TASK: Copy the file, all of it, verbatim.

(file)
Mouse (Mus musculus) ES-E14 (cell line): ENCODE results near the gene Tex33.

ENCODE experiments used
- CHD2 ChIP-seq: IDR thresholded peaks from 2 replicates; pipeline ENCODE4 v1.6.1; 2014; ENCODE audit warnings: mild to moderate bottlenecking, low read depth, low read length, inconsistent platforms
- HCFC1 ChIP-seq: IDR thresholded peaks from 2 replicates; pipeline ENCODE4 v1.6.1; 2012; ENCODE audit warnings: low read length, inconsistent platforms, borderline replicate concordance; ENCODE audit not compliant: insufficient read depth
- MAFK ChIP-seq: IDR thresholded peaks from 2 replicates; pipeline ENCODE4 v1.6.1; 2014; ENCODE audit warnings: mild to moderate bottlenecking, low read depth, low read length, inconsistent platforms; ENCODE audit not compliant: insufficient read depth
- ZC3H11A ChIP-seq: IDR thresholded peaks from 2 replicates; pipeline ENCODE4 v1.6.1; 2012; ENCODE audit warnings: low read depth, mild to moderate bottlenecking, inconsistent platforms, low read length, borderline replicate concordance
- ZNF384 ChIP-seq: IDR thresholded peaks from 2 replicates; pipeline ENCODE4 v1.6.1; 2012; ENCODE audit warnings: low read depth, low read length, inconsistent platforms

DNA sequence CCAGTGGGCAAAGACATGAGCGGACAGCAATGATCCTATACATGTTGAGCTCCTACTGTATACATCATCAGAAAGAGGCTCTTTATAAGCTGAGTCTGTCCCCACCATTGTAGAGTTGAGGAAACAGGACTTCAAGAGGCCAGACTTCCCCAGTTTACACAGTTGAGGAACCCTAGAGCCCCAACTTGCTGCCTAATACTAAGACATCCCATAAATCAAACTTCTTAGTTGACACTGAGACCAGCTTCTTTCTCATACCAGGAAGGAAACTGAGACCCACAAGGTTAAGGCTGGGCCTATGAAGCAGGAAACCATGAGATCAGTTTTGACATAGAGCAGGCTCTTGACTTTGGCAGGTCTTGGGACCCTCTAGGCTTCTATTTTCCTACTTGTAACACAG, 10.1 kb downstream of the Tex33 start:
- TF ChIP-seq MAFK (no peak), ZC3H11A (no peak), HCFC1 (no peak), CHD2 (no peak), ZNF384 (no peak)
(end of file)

Mouse (Mus musculus) ES-E14 (cell line): ENCODE results near the gene Tex33.

ENCODE experiments used
- CHD2 ChIP-seq: IDR thresholded peaks from 2 replicates; pipeline ENCODE4 v1.6.1; 2014; ENCODE audit warnings: mild to moderate bottlenecking, low read depth, low read length, inconsistent platforms
- HCFC1 ChIP-seq: IDR thresholded peaks from 2 replicates; pipeline ENCODE4 v1.6.1; 2012; ENCODE audit warnings: low read length, inconsistent platforms, borderline replicate concordance; ENCODE audit not compliant: insufficient read depth
- MAFK ChIP-seq: IDR thresholded peaks from 2 replicates; pipeline ENCODE4 v1.6.1; 2014; ENCODE audit warnings: mild to moderate bottlenecking, low read depth, low read length, inconsistent platforms; ENCODE audit not compliant: insufficient read depth
- ZC3H11A ChIP-seq: IDR thresholded peaks from 2 replicates; pipeline ENCODE4 v1.6.1; 2012; ENCODE audit warnings: low read depth, mild to moderate bottlenecking, inconsistent platforms, low read length, borderline replicate concordance
- ZNF384 ChIP-seq: IDR thresholded peaks from 2 replicates; pipeline ENCODE4 v1.6.1; 2012; ENCODE audit warnings: low read depth, low read length, inconsistent platforms

DNA sequence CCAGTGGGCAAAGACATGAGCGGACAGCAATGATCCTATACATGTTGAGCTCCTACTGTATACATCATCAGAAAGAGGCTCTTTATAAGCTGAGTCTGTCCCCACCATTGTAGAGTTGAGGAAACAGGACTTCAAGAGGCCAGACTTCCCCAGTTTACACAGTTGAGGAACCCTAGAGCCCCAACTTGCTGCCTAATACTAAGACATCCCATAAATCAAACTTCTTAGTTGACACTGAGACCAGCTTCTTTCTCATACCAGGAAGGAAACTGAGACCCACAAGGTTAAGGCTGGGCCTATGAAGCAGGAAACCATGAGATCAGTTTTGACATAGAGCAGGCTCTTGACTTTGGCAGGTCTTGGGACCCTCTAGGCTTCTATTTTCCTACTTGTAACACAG, 10.1 kb downstream of the Tex33 start:
- TF ChIP-seq MAFK (no peak), ZC3H11A (no peak), HCFC1 (no peak), CHD2 (no peak), ZNF384 (no peak)